As we saw earlier, USB is a hierarchical protocol with multiple transfer modes, at the
highest level a transfer may cross several frames and have information interspersed at the
physical level destined for other devices on the bus. For example a transfer from a disk
drive may take many frames but is not time critical, therefore the bus master may schedule
several transfers from a USB mouse within the overall transfer from the disk drive. The
user would notice if the mouse froze every time the disk was accessed, but will not notice
that the disk transfer took 1ms longer. A logic analyzer cannot differentiate these different
parallel traffic packets and would simply show them as data on the bus, nor can a basic
logic analyzer tell if the stream is flowing to or from the host.
The Protocol Analyzer can overcome these difficulties and display exactly which device
was active and which direction the data was flowing. Thus you may learn that the reason
your device intermittently stops working is because another device is serviced by the host
when you were expecting a continuous dedicated stream. The use of event based and time
based displays gives the user the flexibility to see what they need when they need to see it.
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Time for USB Development
Now before you rush off and buy your USB development kit and a Protocol Analyzer
from your vendor of choice there are a number of things to consider. The first is, of course,
what the speed/power/mobility factor of your target application is. Would users of your
embedded MP3 player become frustrated if you transferred files at 1Mbps? Does your
game controller really need to transfer data at 480Mbps? You can of course default for the
middle way and select Full Speed (12Mbps) as the start point and, if that is okay, progress
to the higher or lower speed. That works okay from the software side of things. However,
there are electrical differences to support each speed that must be considered up-front. For
example, to switch from Full speed to Low speed the pull-up resistor must be moved from
one of the data lines to the other. Early consideration of this possibility avoids a board redesign.
Similar consideration should be given to the test equipment. The Protocol Analyzer
selected for the start of the project may need to support future projects as well. Whilst it is
often possible to trade-up, it is usually better to make the right choice early. There are of
course several factors that must be considered in this choice, primary of which would be
the electrical interface and the display/decoding capabilities. As with most things, you get
what you pay for. The most basic Analyzers take a simplistic approach to protocol
analysis, providing a Y-tap using a repeater or transmit-disabled PHY. But who would use
an oscilloscope probe or logic analyzer probe that interfered in this way. This approach
may be low cost but, in the end, could indicate a device as functional or not when in reality
the probe was the reason it worked or didn’t. The leading Protocol Analyzers used to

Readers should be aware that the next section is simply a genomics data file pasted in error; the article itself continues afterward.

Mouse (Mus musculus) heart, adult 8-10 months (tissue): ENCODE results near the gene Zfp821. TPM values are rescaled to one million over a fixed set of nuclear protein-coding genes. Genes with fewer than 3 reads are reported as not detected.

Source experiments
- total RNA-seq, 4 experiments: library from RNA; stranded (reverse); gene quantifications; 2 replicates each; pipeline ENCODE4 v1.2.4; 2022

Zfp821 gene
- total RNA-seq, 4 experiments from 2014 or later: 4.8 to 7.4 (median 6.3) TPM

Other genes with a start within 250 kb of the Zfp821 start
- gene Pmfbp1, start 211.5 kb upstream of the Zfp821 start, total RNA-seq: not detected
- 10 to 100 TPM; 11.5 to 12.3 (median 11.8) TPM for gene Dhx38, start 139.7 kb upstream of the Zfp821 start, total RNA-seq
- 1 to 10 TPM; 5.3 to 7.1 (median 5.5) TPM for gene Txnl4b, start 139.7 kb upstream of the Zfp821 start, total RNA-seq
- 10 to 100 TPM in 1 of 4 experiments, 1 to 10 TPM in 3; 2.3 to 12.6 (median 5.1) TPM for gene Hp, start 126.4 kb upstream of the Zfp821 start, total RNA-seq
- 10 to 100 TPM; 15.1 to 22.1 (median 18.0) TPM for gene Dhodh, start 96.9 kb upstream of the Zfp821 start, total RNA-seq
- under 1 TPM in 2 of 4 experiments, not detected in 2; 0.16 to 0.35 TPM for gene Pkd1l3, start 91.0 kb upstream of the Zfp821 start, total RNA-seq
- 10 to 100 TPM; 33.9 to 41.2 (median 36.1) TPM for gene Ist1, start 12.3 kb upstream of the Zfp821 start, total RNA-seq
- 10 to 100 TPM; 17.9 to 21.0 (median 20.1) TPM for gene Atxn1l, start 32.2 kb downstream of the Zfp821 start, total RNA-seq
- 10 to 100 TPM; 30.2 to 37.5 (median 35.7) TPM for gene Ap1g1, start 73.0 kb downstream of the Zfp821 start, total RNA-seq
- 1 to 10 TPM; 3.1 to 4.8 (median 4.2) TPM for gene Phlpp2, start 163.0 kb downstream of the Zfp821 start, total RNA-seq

develop USB use hi-impedance probes to maintain as high a level of signal accuracy as
possible. It does not help the developer to discover in the field that the signal strength from
their device is marginal and only worked in development because the bus analyzer cleaned
the signal up.
Figure 6: Importance of probe design
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Time for USB Development
The Protocol Analyzer will not only show if the system is working, it will highlight clearly
where any problems are being experienced on the bus. Good use of reporting and colorcoding can help clarify where the problem is. The protocol analyzer will also explain why
the error or warning has happened and what it should have been to be spec compliant.
It should also be remembered that although a USB2.0 compatible Protocol Analyzer
should be able to trace USB1.1 traffic as well as USB2.0 Cla ssic speed and High-Speed
traffic, the reverse is not true. Therefore, unless you can be sure your application will only
ever need to be USB1.1 compliant, or you plan to buy a second analyzer to support
USB2.0 or USB-OTG in the future, it may pay long term to get a flexible analyzer first.
Figure 7: Importance of probe design
In the same manner, although broadly compatible with USB1.1/USB2.0, USB On-The-Go
does more than just control the differential data pair. The power lines must also be
monitored, so a USB1.1 compliant protocol analyzer may not be able to support the
developer’s needs during OTG development VBUS monitoring was not needed in the
USB1.1 specification. USB-OTG is targeted mainly at mobile or portable devices, which
may need to connect to a static device for printing or synchronizing. Even a static USB
device may wish to support OTG in the future.
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Time for USB Development
Adopters of the USB 2.0 specification have signed the USB 2.0 Adopters Agreement,
which provides them access to a reciprocal royalty-free license from the Promoters and